Meet Our CPAs


Shelley & Shelley, CPA, PA is comprised of two Principals; Rose P. and John A. Shelley, both 1979 graduates of The Florida State University “College of Business”. Rose obtained her Post Baccalaureate Education Requirement from Stetson University. After acquiring accounting experience in both regional and international accounting firms, they opened their office in 1987. The office location of Shelley & Shelley CPA PA was originally in downtown Daytona Beach, Florida and in 2005 later relocated to the nearby City of Port Orange.

In January 2013 the accounting practices of Hewitt J. Dupont, CPA, PL and Shelley & Shelley, CPA, PA merged. Shelley & Shelley, CPA, is a member of the American Institute of Certified Public Accountants (AICPA), and the Florida Institute of Certified Public Accountants (FICPA). The Firm follows applicable peer review guidelines and utilizes the information resources provided by these organizations.


We offer accounting and reporting services to a wide variety of entity types including: Estate, Trusts, Businesses, Individuals and Not-for-Profits. The type services include Tax Planning, Tax Preparation, Payroll Services, Business Consultation and Accounting.

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The latest stories from Tax Adviser

The Psychology Behind Good Judgment

by John Lauck, CPA, Ph.D.

Understanding decision-making weaknesses can help CPAs avoid mistakes.

How to use psychology to your advantage
Understanding certain psychological concepts can help CPAs and others maintain professional skepticism, make better decisions, and improve their performance. Here are some tips on how to put psychology to work:

Consider your motivation: Be aware of the potential to seek and emphasize information that supports your initial ideas or your client's position. Taking care to search for and evaluate all relevant information can provide the objectivity necessary to avoid invalid conclusions that can be brought about by a form of motivated reasoning known as directional goals.

Don’t rely on first impressions: According to the "halo effect," we rely so heavily on our first impressions of people that we ignore later information about them. Maintaining an awareness of this tendency and developing systems to eliminate bias can keep the halo effect from causing problems.

Responsible Person Rules in the Wake of Wayfair

By Chris Hopkins, CPA
November 1, 2019

The U.S. Supreme Court's June 2018 landmark ruling in South Dakota v. Wayfair, Inc., 138 S. Ct. 2080 (2018), has led to greatly increased exposure to sales tax for businesses with interstate sales. Because of the responsible person rules existing in many states, the increased exposure to sales taxes on interstate sales caused by the decision also could lead to a substantial increase in exposure to personal liabilities for a wide range of unsuspecting individuals working for these businesses — from corporate officers to tax and finance managers.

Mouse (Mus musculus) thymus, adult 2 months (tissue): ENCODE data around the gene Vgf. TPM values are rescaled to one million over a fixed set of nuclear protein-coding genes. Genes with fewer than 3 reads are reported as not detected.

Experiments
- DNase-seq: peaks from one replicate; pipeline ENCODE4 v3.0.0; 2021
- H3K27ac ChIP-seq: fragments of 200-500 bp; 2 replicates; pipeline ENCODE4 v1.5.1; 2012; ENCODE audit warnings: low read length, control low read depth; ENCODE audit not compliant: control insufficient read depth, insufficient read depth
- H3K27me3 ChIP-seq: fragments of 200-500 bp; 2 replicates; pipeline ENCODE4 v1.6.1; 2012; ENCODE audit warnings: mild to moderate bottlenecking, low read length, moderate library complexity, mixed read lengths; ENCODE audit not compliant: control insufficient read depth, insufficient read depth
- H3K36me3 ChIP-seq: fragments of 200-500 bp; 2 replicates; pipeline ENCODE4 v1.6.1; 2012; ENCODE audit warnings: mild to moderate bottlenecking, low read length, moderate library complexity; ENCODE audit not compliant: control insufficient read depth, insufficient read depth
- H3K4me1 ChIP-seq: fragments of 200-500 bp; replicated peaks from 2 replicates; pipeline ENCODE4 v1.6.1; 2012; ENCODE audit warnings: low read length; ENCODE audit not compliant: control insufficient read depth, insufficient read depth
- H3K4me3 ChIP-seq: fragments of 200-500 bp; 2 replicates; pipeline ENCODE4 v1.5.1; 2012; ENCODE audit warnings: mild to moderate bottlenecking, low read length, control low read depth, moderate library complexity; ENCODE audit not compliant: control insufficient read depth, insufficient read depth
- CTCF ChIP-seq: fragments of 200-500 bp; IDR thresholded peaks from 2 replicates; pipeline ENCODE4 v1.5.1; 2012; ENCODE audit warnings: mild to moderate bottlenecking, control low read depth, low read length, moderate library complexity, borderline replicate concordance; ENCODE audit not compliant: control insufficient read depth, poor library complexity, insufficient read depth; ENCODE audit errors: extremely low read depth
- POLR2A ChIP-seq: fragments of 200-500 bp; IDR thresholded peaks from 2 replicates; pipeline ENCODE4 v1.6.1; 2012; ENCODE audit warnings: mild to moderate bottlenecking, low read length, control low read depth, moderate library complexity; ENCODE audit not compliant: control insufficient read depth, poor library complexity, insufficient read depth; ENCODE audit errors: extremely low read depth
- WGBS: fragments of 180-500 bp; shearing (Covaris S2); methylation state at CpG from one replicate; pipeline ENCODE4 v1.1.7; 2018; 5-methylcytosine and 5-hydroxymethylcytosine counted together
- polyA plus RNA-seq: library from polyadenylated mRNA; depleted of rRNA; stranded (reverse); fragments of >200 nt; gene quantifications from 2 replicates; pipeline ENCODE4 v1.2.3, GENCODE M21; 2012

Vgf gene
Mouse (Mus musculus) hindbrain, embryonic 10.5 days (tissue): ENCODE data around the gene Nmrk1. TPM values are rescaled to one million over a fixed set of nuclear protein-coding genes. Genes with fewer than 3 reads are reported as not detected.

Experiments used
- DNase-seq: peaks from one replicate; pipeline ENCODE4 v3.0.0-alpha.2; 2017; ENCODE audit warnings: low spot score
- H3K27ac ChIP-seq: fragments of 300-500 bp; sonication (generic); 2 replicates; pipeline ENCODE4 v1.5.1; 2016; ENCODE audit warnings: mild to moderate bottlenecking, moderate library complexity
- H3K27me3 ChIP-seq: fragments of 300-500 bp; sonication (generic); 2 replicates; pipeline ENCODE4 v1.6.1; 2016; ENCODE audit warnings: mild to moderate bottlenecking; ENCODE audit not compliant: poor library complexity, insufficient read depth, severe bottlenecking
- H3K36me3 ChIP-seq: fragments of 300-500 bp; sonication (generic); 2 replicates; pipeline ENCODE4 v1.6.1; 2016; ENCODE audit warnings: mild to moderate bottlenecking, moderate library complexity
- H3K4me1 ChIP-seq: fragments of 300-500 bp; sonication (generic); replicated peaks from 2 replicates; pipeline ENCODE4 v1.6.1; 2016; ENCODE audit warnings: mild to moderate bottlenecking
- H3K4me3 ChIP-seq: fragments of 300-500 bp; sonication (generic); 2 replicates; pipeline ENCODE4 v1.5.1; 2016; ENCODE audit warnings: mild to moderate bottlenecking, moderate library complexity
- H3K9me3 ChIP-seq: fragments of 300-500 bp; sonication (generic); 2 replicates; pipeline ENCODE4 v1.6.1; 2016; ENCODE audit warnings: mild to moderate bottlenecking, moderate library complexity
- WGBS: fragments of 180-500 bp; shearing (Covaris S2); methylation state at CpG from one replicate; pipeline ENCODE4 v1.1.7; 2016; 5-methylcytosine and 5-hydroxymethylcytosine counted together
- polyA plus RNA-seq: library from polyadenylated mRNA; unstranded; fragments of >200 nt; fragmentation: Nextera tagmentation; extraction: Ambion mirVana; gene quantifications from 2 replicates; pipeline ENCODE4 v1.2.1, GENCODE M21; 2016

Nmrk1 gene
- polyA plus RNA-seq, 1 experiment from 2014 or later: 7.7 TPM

And it is not only sellers of tangible property and their employees who could get caught up in the expanding web of economic nexus and tax liability. Sellers of services and digital products — including cloud computing, information services, data processing, audio and video content, and various online subscriptions — are now more vulnerable than ever, leaving individuals who are responsible persons for those companies at a greater personal risk.

Act Now

The collision of Wayfair's greatly expanded boundaries for imposing sales-and-use-tax ­collection and reporting obligations with statutory responsible person rules has the potential to burden unsuspecting individuals with hefty tax bills as well as civil and, in some cases, criminal penalties. Companies should act now to evaluate their sales-and-use-tax nexus profile, assure compliance going forward, and, if confronted with material historical liabilities, consider pursuing voluntary disclosure agreements to mitigate tax audit and assessment risks.

IRS Must Initiate All Future Examinations by Mail; Never by Phone

by Staff

Taxpayers are legitimately concerned about phone a scams.

On May 20, 2016, John Dalrymple, IRS Deputy Commissioner for Services and Enforcement, issued a memo outlining immediate procedural changes to initial taxpayer contact in examination cases. All correspondence with taxpayers to begin an IRS examination must be made by mail using the appropriate initial contact letters listed in the Internal Revenue Manual.

In the past, the IRS contacted certain taxpayers via phone to commence an audit. However, due to the continued threat of phone scams, phishing and identity theft, the IRS has changed its policy. Practitioners and taxpayers complained that receiving a call from the IRS to start an examination was confusing since the IRS doesn't initiate collection enforcement action via phone. After all, why would the IRS call in some instances, but not in others? Taxpayers are legitimately concerned about any phone call that appears to be a scam.

Practitioners should continue to educate their clients about how the IRS conducts business and warn them of potential phone scams.